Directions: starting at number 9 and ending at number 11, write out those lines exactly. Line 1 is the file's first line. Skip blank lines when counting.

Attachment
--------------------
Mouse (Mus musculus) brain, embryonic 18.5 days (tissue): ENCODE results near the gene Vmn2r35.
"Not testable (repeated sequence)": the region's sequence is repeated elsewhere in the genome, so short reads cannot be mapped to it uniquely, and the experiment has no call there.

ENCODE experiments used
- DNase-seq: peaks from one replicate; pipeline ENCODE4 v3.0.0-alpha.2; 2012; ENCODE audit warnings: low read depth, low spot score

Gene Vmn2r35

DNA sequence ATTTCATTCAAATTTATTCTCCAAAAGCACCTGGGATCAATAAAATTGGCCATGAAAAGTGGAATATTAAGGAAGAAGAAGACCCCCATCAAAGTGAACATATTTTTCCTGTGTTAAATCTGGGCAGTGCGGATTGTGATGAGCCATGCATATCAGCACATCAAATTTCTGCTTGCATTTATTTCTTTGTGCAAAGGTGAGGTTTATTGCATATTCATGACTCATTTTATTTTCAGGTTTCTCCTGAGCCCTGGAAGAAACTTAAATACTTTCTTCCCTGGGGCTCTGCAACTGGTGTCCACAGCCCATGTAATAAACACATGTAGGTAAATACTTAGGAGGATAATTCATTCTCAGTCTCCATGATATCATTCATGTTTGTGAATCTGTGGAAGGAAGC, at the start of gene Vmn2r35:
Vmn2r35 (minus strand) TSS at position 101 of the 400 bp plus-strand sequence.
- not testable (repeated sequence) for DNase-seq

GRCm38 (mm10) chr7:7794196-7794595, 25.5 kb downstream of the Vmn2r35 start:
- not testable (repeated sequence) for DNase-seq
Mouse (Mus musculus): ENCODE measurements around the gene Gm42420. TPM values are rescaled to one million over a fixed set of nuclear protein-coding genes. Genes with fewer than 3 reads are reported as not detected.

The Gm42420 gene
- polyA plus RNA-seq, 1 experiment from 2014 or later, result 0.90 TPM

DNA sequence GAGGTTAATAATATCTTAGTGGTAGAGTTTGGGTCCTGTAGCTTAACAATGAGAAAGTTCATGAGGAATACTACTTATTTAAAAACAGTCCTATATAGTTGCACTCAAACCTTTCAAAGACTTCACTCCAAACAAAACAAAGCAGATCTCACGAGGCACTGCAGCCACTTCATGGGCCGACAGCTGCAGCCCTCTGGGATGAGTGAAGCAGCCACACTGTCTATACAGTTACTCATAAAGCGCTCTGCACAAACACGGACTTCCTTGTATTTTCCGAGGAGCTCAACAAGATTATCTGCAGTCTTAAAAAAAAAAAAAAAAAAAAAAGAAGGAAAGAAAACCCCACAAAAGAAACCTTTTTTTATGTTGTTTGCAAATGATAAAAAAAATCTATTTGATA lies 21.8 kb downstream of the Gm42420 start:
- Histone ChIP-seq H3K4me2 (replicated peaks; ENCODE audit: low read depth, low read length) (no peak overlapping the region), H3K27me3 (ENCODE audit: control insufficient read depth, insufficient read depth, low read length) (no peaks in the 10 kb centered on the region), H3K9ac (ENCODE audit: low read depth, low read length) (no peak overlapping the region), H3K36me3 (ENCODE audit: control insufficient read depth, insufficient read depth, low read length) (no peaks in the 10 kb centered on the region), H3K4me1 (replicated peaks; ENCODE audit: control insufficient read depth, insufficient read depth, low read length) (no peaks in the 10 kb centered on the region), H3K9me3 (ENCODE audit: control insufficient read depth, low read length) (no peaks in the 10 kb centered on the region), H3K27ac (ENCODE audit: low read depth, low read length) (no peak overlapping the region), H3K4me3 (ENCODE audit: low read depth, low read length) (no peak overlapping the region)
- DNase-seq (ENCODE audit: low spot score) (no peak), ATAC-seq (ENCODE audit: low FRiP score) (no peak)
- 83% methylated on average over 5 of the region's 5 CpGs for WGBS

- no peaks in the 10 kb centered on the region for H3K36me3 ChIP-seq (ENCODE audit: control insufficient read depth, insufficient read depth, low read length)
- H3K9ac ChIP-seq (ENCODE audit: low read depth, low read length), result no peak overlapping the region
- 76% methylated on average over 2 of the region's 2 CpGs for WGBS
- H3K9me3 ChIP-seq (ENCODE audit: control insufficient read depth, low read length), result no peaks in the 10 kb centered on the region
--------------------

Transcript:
GRCm38 (mm10) chr7:7794196-7794595, 25.5 kb downstream of the Vmn2r35 start:
- not testable (repeated sequence) for DNase-seq
Mouse (Mus musculus): ENCODE measurements around the gene Gm42420. TPM values are rescaled to one million over a fixed set of nuclear protein-coding genes. Genes with fewer than 3 reads are reported as not detected.